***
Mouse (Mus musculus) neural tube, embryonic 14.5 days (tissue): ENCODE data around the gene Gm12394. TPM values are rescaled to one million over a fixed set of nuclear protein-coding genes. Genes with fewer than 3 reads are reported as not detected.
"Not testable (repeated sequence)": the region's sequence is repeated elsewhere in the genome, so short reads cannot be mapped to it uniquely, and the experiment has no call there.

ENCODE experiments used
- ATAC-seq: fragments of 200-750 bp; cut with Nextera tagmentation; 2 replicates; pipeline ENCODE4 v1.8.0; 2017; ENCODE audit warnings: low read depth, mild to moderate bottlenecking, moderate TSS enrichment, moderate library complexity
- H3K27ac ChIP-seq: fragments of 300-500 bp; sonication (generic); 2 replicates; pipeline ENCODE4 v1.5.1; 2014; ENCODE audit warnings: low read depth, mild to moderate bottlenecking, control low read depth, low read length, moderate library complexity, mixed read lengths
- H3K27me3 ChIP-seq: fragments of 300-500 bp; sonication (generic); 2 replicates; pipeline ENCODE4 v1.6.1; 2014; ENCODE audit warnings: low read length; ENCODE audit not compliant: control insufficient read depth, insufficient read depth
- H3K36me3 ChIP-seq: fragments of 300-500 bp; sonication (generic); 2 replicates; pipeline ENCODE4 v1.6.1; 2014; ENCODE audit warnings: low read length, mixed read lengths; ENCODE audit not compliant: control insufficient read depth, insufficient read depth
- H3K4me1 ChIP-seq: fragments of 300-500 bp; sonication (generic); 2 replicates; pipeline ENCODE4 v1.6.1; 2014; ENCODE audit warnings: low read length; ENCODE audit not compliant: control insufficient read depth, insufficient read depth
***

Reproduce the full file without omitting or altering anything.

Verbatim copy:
Mouse (Mus musculus) neural tube, embryonic 14.5 days (tissue): ENCODE data around the gene Gm12394. TPM values are rescaled to one million over a fixed set of nuclear protein-coding genes. Genes with fewer than 3 reads are reported as not detected.
"Not testable (repeated sequence)": the region's sequence is repeated elsewhere in the genome, so short reads cannot be mapped to it uniquely, and the experiment has no call there.

ENCODE experiments used
- ATAC-seq: fragments of 200-750 bp; cut with Nextera tagmentation; 2 replicates; pipeline ENCODE4 v1.8.0; 2017; ENCODE audit warnings: low read depth, mild to moderate bottlenecking, moderate TSS enrichment, moderate library complexity
- H3K27ac ChIP-seq: fragments of 300-500 bp; sonication (generic); 2 replicates; pipeline ENCODE4 v1.5.1; 2014; ENCODE audit warnings: low read depth, mild to moderate bottlenecking, control low read depth, low read length, moderate library complexity, mixed read lengths
- H3K27me3 ChIP-seq: fragments of 300-500 bp; sonication (generic); 2 replicates; pipeline ENCODE4 v1.6.1; 2014; ENCODE audit warnings: low read length; ENCODE audit not compliant: control insufficient read depth, insufficient read depth
- H3K36me3 ChIP-seq: fragments of 300-500 bp; sonication (generic); 2 replicates; pipeline ENCODE4 v1.6.1; 2014; ENCODE audit warnings: low read length, mixed read lengths; ENCODE audit not compliant: control insufficient read depth, insufficient read depth
- H3K4me1 ChIP-seq: fragments of 300-500 bp; sonication (generic); 2 replicates; pipeline ENCODE4 v1.6.1; 2014; ENCODE audit warnings: low read length; ENCODE audit not compliant: control insufficient read depth, insufficient read depth